Have you ever heard the popular joke where the ophthalmologist asks his Polish patient if he can read the last line of the graph during an eyesight test?

“Reading it?” says the patient. “Orzsk? I know that guy!”

For all of us used to the “standard” consonant-vowel combinations that produce syllable sounds in the English language, combinations like ch, cz, rz, sz, szcz are unsettling.

Now if you thought these were undoubtedly unknown but not THAT difficult after all, how about this 54 letter tongue twister?

It is the singular form of an adjective that means, approximately, “of nine hundred and ninety-nine nationalities”! Of course, a 54 letter word is difficult in any language. After all, when Mary Poppins said “Supercalifragilisticexpialidocious”, who thought it was easy?

So what about the easier “Konstantynopolitanczykowianeczka”? The word means a girl from Constantinople. It is not so easy if the Polish is all Greek and Latin for the speaker (or the listener)!

Is Polish an impossible language to flow smoothly? You are hardly a proficient speaker of the language.

Improve your facts

Polish is a West Slavic language spoken primarily by Poland’s 38.5 million natives as their first language. Additionally, Polish is the second language in parts of Belarus, Ukraine, Lithuania, the Czech Republic, and Slovakia. Historically, Polish is an important language in academia and diplomacy in Central and Eastern Europe.

Emigration, particularly that which followed World War II, has resulted in the spread of the language to other parts of the world; Polish speakers can be found in parts of the world as diverse as Australia, the United States, the United Kingdom, Israel, Brazil, Canada, Argentina, Russia, and Ireland. In total, there are an estimated 55 million Polish speakers worldwide.

Polish has 32 letters in its alphabet: 6 oral vowels, 2 nasal vowels, and 24 consonants.

Do we need to shine in Polish?

Ask mountaineers why they love to climb something as challenging as Mount Everest, and the answer will be: Because it’s there!

There are many who love languages ​​and learning Polish is something that challenges this love.

The most practical, and perhaps mundane, reasons would be:

Poland ranks 20th in GDP globally and is considered a high-income economy by none other than the World Bank.

Poland is a founding member of the World Trade Organization.

Poland has decidedly liberalized its economic policy since the 1990s, which has contributed to sustained economic growth.

Polish law encourages foreign investors and the Polish government offers investment and tax incentives. Take, for example, the 14 economic zones where the income tax and the real estate tax exemption have been designed to boost foreign investment, as well as competitive land prices.

Poland is also a member of the EU and investment in Poland offers the added benefits of EU structural funds, abandoned and new industrial locations.

Last but not least, learning Polish opens the door to other Slavic languages ​​such as Slovenian, Bosnian, Ukrainian, Croatian, Russian, Macedonian, Belarusian, Serbian, and Bulgarian. This is the stuff a polyglot’s dreams are made of!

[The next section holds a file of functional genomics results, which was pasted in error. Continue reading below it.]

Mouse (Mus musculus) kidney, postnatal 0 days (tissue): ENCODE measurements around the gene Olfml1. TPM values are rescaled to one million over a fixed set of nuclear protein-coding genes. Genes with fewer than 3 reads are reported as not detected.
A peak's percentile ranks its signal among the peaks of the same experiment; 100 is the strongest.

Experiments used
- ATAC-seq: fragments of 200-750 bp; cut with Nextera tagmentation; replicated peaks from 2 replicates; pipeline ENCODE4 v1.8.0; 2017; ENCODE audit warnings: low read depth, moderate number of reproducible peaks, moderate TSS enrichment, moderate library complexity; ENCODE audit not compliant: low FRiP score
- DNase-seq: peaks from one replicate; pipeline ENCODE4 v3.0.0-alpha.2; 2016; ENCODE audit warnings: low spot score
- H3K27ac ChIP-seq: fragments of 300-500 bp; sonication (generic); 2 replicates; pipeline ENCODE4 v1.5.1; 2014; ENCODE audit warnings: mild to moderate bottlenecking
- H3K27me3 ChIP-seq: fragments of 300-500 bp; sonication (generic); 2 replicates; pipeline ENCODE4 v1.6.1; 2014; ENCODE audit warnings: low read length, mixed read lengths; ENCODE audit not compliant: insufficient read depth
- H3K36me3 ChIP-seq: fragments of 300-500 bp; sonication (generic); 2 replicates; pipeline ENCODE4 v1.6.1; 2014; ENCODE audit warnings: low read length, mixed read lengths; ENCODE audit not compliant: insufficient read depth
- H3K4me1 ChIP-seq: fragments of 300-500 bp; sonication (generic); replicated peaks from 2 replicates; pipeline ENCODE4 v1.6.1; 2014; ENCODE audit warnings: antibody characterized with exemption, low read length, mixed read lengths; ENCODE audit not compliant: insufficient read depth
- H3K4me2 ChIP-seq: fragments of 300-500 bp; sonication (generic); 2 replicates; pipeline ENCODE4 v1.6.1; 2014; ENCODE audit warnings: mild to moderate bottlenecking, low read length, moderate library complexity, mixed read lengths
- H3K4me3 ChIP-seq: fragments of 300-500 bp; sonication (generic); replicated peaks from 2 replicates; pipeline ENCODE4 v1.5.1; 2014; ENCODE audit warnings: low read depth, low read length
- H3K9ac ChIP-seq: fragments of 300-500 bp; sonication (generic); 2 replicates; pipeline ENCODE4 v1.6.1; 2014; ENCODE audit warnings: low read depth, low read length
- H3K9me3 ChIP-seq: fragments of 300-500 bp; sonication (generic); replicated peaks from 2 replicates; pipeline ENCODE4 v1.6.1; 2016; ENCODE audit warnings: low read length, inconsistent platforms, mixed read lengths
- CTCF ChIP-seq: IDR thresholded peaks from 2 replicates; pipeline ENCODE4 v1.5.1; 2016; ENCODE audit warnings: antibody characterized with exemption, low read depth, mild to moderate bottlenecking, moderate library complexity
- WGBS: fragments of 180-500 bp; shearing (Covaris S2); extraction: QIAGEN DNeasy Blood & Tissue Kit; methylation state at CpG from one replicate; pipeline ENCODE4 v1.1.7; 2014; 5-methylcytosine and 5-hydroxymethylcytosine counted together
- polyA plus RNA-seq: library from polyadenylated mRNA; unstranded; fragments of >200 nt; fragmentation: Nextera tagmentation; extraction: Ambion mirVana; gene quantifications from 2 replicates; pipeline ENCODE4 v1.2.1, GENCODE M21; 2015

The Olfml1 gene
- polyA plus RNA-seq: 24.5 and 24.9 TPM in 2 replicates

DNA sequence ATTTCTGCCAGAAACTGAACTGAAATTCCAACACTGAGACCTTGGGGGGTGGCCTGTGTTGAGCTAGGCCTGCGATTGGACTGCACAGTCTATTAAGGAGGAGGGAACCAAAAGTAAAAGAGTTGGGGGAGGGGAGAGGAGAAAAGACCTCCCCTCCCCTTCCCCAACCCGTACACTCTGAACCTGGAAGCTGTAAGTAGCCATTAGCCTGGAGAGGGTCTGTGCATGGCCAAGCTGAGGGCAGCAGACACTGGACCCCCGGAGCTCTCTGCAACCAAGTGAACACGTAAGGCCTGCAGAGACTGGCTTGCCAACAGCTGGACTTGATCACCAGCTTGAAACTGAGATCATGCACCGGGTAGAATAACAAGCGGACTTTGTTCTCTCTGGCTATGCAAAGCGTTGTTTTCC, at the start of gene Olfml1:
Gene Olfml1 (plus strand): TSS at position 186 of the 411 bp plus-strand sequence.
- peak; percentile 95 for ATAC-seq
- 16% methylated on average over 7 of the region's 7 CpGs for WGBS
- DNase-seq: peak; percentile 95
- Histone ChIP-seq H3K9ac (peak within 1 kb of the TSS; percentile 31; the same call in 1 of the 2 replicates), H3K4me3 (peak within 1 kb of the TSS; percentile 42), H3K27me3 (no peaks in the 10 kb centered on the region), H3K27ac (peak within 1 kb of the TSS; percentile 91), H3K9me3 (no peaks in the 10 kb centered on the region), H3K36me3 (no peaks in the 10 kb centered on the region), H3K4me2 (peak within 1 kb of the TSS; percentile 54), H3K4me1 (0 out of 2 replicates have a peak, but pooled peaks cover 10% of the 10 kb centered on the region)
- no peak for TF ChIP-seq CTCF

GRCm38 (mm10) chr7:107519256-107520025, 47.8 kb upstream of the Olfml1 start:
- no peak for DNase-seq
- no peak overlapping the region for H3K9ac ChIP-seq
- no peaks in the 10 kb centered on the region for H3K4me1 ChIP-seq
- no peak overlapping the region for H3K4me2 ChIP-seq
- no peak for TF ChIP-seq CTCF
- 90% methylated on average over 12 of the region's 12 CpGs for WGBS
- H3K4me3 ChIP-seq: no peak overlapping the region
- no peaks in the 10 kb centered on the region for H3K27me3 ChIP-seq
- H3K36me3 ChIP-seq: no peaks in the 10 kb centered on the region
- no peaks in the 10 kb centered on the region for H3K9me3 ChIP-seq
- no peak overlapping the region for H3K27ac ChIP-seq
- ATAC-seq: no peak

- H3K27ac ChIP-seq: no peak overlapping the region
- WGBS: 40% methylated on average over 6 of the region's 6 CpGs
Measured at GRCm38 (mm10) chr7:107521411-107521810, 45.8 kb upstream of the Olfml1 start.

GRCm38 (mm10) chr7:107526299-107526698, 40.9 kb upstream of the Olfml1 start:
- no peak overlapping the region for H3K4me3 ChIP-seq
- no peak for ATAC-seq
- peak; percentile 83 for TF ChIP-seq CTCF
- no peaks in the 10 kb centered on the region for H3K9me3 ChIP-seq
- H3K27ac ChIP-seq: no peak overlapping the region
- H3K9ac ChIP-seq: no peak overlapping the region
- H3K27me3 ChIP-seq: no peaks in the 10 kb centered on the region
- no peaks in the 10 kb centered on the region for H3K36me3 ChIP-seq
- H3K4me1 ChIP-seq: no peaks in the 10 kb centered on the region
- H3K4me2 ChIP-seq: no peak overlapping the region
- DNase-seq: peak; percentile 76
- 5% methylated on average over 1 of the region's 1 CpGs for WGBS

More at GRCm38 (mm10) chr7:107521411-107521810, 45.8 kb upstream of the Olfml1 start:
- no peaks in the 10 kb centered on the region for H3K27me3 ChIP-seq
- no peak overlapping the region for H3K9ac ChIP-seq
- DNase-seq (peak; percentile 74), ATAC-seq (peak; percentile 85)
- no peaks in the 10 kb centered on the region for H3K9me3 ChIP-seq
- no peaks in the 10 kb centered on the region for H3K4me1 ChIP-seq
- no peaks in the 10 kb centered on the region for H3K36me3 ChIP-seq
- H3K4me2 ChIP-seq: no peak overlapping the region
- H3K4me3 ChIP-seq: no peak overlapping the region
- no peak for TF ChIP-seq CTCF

Polish to English and vice versa

There are an estimated 15 million Poles living in non-native countries. Poland also offers an attractive investment climate. Translation from Polish to English, the language that is now considered the lingua franca of the 21st century, is undoubtedly a growing need.

With the Polish expat community, translation needs for personal documents such as birth and marriage certificates, medical procedures or treatments, wills, green card applications, etc. may arise.

Translation for business needs can cover a wide range of activities: applications for licenses and loans, filing taxes, financial and accounting procedures, correspondence, etc.

Consequently, business, travel and tourism drive the hotel industry: English translation of websites and brochures to attract tourists and travelers is in high demand.

The largest component of the Polish economy is the service sector. Production or service websites need translation to increase their reach as Poland moves further onto the globalization scene.

Translation that becomes eloquent

Polish to English translators must be proficient in both languages ​​to be effective. This is the bare minimum, not all that an expert translation entails.

Special skills are needed, especially in the areas of law and government, to translate and ensure proper localization from Polish to English. Be aware that a seemingly minor mistake in translation can cause, not only loss of face, but also adverse financial and legal consequences.

There are very specific formats for various documents that require more than a knowledge of the English and Polish languages. Medical transcripts, for example, require experience and knowledge of terms in both languages. Expert translation is what experts do!

Many documents and translations require the strictest confidentiality. Discretion is an integral part of the translation.

Timely delivery of services is an important consideration – missing a deadline can often have devastating consequences.

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